Bomb big bang to take place today

AN OPERATION to detonate a 500 kilo bomb off the Felixstowe coast is expected to resume again today. It had been expected to happen at 2pm but was put back until at least 6pm because strong currents were hampering the Royal Navy's operation.

AN OPERATION to detonate a 500 kilo bomb off the Felixstowe coast is expected to resume again today.

It had been expected to happen at 2pm but was put back until at least 6pm because strong currents were hampering the Royal Navy's operation.

It was then decided last night that the bomb disposal team would examine the bomb again today and attempt an explosion then.

They want to carry out the detonation when there is enough water to cushion the impact of the explosion. A sea exclusion zone has been set up above the bomb to protect boats overnight.

More Royal Navy divers and a larger boat are expected to arrive this morning to assist the operation.

A police spokesman said: “The bomb was towed two miles out to sea today by RN Mine disposal to be countermined - that is, to be exploded by a small charge to be fixed to it once in position on the seabed - and its GPS location is known.

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“However the strong tidal streams have prevented Navy divers from completing the operation.

“The bomb itself is no more dangerous than it was when first found; however, the exclusion zone imposed by the MCA remains in place until the bomb can be exploded.

“Ashore, those people evacuated from their homes in a police operation were allowed to return home soon after midday today once the bomb had been taken more than half a mile out to sea.”

Dozens of people descended on Felixstowe's promenade and cliffs close to Felixstowe Ferry yesterday, eager to catch a glimpse of the Second World War German bomb as it exploded.

Many had brought sun chairs and hot flasks and spent most of the afternoon in the sunshine until it became clear there would be no big bang that afternoon.

Christine Jones, from Ipswich, caught the bus to the seaside town hoping to see the massive explosion at sea.

“All I did was put the radio on to find out what the weather forecast was when I heard about it and I thought: 'It's a good day, why not?',” she said.

“I thought it was a hoax at first.”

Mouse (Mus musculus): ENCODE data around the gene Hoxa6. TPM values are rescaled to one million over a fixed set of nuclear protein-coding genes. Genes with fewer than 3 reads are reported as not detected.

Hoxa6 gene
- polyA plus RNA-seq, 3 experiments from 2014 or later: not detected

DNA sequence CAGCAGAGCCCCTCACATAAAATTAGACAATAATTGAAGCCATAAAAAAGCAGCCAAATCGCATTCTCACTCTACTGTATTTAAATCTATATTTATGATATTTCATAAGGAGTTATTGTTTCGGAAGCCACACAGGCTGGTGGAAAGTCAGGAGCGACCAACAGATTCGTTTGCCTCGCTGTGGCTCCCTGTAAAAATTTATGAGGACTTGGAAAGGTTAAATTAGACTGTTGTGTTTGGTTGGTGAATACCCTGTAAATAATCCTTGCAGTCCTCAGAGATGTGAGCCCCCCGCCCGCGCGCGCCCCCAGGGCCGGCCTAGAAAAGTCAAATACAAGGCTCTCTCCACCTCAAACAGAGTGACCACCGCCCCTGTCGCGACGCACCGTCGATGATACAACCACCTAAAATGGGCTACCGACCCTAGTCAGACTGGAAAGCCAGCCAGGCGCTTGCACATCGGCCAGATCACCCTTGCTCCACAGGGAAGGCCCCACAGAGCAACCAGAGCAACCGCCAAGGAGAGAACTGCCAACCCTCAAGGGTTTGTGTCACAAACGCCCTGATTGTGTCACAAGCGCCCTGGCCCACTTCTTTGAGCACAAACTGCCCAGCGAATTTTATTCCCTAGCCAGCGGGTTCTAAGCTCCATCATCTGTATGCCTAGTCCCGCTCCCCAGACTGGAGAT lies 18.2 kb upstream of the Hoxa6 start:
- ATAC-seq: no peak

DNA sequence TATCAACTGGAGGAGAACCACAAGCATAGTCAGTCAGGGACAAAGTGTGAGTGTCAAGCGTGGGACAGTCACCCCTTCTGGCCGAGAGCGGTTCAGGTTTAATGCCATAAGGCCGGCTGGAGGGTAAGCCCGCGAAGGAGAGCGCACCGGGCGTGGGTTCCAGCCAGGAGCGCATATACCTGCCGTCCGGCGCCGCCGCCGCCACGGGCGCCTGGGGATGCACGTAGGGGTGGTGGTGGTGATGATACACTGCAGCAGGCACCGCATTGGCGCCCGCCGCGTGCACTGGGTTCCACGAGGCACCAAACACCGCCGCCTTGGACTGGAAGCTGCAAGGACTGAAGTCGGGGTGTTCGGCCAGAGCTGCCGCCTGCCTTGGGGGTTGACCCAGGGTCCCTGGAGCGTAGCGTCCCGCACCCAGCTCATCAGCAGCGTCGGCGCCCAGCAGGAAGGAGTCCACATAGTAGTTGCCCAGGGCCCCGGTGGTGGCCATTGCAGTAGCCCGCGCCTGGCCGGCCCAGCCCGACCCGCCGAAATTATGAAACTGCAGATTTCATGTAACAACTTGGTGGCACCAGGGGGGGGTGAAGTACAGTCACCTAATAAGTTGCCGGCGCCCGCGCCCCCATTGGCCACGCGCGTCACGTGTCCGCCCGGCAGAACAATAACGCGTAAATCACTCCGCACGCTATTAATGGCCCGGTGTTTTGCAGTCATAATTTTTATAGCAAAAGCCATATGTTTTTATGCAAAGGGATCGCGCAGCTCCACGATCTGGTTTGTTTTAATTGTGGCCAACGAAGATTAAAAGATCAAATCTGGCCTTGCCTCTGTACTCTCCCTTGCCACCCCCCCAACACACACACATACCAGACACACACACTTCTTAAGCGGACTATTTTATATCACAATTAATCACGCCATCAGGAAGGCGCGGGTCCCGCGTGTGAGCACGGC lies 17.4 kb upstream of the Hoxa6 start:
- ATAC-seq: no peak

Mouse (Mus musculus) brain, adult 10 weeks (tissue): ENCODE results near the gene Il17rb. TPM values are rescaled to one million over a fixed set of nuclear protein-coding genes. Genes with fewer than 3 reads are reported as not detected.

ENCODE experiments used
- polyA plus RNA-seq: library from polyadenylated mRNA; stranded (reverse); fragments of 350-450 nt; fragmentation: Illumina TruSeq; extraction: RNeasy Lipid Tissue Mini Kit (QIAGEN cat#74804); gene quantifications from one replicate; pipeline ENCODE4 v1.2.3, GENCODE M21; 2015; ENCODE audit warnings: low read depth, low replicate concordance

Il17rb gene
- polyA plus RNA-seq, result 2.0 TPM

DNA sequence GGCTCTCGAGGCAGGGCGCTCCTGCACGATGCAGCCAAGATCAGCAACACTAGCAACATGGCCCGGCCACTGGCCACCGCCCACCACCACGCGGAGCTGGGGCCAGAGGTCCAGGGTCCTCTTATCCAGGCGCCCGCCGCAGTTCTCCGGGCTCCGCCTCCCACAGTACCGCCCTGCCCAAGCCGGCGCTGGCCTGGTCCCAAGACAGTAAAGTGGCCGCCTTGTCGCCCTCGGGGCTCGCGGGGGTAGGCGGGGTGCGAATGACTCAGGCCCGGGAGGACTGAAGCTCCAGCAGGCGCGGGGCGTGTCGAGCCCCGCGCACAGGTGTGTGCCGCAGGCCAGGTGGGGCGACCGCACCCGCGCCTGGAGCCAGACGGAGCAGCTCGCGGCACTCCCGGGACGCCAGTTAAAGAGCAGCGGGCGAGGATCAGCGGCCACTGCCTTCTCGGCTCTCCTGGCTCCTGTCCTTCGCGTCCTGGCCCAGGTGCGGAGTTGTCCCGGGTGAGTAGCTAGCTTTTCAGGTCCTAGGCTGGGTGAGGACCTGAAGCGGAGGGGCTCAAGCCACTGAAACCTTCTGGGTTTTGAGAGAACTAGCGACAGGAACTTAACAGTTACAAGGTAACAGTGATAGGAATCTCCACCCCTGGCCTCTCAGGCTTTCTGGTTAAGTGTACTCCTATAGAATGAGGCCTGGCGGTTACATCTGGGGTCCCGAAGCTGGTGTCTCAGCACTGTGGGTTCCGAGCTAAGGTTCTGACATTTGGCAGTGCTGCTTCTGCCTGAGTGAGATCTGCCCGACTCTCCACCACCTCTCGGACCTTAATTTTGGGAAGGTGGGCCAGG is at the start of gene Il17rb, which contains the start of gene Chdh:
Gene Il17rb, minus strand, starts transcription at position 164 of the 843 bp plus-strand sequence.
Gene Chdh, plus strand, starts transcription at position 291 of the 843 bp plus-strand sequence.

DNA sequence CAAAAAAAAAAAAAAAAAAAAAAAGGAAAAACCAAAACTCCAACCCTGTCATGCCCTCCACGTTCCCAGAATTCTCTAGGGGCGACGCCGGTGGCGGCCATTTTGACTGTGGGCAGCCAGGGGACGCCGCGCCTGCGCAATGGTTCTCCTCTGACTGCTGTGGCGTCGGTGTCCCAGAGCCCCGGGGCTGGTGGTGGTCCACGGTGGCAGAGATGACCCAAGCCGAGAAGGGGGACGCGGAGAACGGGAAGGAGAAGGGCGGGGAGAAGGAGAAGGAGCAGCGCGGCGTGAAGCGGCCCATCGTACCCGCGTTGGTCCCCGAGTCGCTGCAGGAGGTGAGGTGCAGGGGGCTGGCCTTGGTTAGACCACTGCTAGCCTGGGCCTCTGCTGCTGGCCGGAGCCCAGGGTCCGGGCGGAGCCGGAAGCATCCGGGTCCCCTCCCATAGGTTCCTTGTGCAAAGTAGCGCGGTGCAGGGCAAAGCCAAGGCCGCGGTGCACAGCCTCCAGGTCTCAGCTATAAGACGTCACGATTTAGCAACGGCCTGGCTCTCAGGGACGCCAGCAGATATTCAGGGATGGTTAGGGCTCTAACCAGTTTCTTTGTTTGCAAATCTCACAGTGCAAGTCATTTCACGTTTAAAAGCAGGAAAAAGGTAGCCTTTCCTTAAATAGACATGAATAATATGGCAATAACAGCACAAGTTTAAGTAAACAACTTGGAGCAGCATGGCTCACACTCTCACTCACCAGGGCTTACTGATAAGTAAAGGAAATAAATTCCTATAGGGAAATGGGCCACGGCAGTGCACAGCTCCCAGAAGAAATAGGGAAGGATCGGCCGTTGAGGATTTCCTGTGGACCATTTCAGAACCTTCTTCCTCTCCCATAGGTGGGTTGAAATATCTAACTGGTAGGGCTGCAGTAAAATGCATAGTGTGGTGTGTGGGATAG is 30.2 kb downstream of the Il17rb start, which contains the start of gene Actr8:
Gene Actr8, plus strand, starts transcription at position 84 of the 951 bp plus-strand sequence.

Refreshment kiosks were brimming with customers for most of the afternoon but the majority of spectators opted for a hot cup of tea in the chilly April winds rather than the traditional ice-cream.

Up to 1,200 Felixstowe residents were told to leave their homes on Monday and were asked to seek shelter with friends and family. Many families spent the night at Brackenbury Sports Centre in High Road East, Felixstowe, before they were allowed back yesterday lunch-time.

Roads around the area were cordoned off and Langer Primary School in Langer Road was closed all day.

Earlier, a police spokeswoman warned that residents had been seen going back to their homes within the cordon before it was safe.

“If the bomb goes off this could cause substantial damage,” they warned.

Experts from the Royal Navy's Bomb Disposal Unit said the 500kg Second World War bomb - thought to be one of the largest ever to be washed up on Britain's coastline - had the potential to “flatten” a huge area of Felixstowe's seafront if it exploded - and cause collateral damage up to half a mile inland.

The huge German shell was swept on to the beach by wind-lashed waves over the weekend - and was spotted by a workman who accidentally scooped it into his digger bucket.

Police set up a half-mile exclusion zone along the seaside of Langer Road, between Under Cliff Road West and Manor Road.

The Royal Navy Bomb Disposal Squad arrived at the scene on Monday night to identify the bomb once the tide had gone out.

It turned out to be much larger than first thought and police were immediately advised to evacuate homes surrounding the area for safety reasons.

The five-strong bomb disposal team secured the shell so it would not be washed back out to sea by the next high tide.

They returned yesterday morning to attach the bomb to inflatable towing equipment and at about 10.30am it was taken out to sea at high tide.

Petty Officer Diver Dave Moore said: “We have positively identified it as a 500kg German bomb from the Second World War.”

P/O Moore said his team would probably be about 400-500 metres away from the bomb when it was detonated.

He said the noise of the explosion would be heard throughout the town.

Superintendent Ian Sibney said the operation to evacuate people from their homes had gone according to plan.

“Obviously the police are very grateful for the co-operation and support of members of the public who were affected by the cordon,” he said.

“Generally people were very compliant with our police requests and they understood it was beyond anyone's control. We were looking at it from the point of view of protecting people's lives and property which is why we had the cordon in place.

“We paid tribute to our colleagues in the ambulance service, fire and district councils who have worked closely together to make sure it has been a smooth and well-run operation.

“The more the organisations work together the greater the understanding we have of each other's practices.”